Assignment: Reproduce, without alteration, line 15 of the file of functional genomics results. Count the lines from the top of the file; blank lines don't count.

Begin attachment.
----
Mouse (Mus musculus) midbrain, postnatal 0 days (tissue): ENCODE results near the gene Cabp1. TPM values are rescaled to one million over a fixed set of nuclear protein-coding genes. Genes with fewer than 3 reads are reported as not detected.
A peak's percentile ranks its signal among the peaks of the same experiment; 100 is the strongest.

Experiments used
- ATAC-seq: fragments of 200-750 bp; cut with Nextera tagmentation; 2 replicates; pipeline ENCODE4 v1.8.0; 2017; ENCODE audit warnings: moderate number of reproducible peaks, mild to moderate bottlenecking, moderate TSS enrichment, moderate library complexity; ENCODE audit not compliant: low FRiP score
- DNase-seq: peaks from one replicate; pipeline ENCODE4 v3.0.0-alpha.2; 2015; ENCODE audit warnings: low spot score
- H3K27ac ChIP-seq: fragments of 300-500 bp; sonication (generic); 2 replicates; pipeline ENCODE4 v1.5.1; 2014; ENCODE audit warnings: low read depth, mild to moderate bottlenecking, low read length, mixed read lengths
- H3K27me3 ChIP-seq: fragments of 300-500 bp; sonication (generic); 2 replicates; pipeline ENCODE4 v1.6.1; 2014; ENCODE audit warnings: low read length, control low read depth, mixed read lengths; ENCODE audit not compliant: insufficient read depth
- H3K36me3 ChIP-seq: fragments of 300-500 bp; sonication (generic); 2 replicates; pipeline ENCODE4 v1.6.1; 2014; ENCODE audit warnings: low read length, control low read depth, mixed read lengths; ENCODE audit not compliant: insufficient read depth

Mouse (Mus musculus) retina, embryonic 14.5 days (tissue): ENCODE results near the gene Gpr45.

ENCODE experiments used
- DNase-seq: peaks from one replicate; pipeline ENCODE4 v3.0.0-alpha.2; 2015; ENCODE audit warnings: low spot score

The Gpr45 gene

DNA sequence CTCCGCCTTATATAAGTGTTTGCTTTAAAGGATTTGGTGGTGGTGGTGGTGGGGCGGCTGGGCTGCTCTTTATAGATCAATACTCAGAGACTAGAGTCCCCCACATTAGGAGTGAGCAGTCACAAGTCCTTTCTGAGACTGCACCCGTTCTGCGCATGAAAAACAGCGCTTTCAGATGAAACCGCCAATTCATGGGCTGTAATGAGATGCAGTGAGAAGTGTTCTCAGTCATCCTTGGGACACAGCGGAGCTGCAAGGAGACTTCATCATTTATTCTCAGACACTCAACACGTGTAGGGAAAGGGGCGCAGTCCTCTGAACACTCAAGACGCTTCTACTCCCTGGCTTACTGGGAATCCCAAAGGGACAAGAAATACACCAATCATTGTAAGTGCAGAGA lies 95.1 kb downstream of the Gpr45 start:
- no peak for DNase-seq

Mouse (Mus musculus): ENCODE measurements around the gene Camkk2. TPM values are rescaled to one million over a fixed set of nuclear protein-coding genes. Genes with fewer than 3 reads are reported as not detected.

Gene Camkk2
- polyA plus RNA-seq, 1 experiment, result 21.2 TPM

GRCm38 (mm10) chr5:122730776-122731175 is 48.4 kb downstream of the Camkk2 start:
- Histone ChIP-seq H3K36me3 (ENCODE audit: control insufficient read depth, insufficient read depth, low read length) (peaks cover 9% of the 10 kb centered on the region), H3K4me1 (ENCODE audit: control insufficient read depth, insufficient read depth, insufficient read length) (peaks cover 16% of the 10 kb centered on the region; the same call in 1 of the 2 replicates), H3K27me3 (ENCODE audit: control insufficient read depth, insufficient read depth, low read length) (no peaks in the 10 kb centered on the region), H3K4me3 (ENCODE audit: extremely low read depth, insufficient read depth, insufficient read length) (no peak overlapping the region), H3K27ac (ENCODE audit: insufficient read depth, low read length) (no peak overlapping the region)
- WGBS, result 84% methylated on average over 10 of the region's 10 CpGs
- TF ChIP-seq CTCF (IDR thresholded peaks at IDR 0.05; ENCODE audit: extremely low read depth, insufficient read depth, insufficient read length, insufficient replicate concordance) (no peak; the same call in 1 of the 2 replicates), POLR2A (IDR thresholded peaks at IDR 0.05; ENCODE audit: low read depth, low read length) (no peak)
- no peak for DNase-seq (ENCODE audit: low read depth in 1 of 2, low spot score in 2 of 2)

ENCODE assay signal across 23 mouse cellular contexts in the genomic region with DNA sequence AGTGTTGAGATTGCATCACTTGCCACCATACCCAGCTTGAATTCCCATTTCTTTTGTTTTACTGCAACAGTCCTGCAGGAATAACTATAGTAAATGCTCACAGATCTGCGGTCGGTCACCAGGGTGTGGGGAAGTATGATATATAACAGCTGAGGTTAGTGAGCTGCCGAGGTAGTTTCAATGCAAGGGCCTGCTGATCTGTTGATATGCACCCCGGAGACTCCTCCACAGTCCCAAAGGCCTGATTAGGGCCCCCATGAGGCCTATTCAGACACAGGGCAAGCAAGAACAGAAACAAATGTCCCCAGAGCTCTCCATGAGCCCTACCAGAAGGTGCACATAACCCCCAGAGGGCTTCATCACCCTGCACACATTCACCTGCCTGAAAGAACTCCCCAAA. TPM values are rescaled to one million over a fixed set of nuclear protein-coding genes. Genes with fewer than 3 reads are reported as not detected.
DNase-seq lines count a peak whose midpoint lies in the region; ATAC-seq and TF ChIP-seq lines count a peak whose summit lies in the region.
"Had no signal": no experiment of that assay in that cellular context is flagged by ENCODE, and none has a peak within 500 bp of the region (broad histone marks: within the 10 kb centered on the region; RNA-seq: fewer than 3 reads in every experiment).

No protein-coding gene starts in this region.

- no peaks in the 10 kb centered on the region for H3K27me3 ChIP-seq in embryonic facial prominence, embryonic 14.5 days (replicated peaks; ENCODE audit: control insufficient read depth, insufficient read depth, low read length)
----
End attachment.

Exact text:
Mouse (Mus musculus): ENCODE measurements around the gene Camkk2. TPM values are rescaled to one million over a fixed set of nuclear protein-coding genes. Genes with fewer than 3 reads are reported as not detected.